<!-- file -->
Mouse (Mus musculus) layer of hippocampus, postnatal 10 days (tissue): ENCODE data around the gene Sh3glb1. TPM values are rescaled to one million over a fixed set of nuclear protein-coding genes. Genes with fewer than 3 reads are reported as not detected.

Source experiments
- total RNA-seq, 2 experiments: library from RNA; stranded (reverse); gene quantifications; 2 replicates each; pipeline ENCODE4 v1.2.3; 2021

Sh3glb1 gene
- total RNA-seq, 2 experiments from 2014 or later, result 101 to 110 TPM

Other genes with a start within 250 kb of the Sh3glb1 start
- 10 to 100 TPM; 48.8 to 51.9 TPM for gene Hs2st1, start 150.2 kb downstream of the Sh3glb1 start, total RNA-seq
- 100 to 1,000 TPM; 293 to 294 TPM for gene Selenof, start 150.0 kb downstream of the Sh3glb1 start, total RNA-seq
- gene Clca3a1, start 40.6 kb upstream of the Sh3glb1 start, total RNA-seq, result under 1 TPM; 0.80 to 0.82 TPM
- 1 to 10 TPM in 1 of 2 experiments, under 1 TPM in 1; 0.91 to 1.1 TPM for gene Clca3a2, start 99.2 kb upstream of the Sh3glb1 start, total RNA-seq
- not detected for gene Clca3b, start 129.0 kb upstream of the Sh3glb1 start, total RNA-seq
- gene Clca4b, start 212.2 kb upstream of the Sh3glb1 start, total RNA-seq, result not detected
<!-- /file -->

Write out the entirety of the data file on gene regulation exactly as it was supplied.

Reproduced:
Mouse (Mus musculus) layer of hippocampus, postnatal 10 days (tissue): ENCODE data around the gene Sh3glb1. TPM values are rescaled to one million over a fixed set of nuclear protein-coding genes. Genes with fewer than 3 reads are reported as not detected.

Source experiments
- total RNA-seq, 2 experiments: library from RNA; stranded (reverse); gene quantifications; 2 replicates each; pipeline ENCODE4 v1.2.3; 2021

Sh3glb1 gene
- total RNA-seq, 2 experiments from 2014 or later, result 101 to 110 TPM

Other genes with a start within 250 kb of the Sh3glb1 start
- 10 to 100 TPM; 48.8 to 51.9 TPM for gene Hs2st1, start 150.2 kb downstream of the Sh3glb1 start, total RNA-seq
- 100 to 1,000 TPM; 293 to 294 TPM for gene Selenof, start 150.0 kb downstream of the Sh3glb1 start, total RNA-seq
- gene Clca3a1, start 40.6 kb upstream of the Sh3glb1 start, total RNA-seq, result under 1 TPM; 0.80 to 0.82 TPM
- 1 to 10 TPM in 1 of 2 experiments, under 1 TPM in 1; 0.91 to 1.1 TPM for gene Clca3a2, start 99.2 kb upstream of the Sh3glb1 start, total RNA-seq
- not detected for gene Clca3b, start 129.0 kb upstream of the Sh3glb1 start, total RNA-seq
- gene Clca4b, start 212.2 kb upstream of the Sh3glb1 start, total RNA-seq, result not detected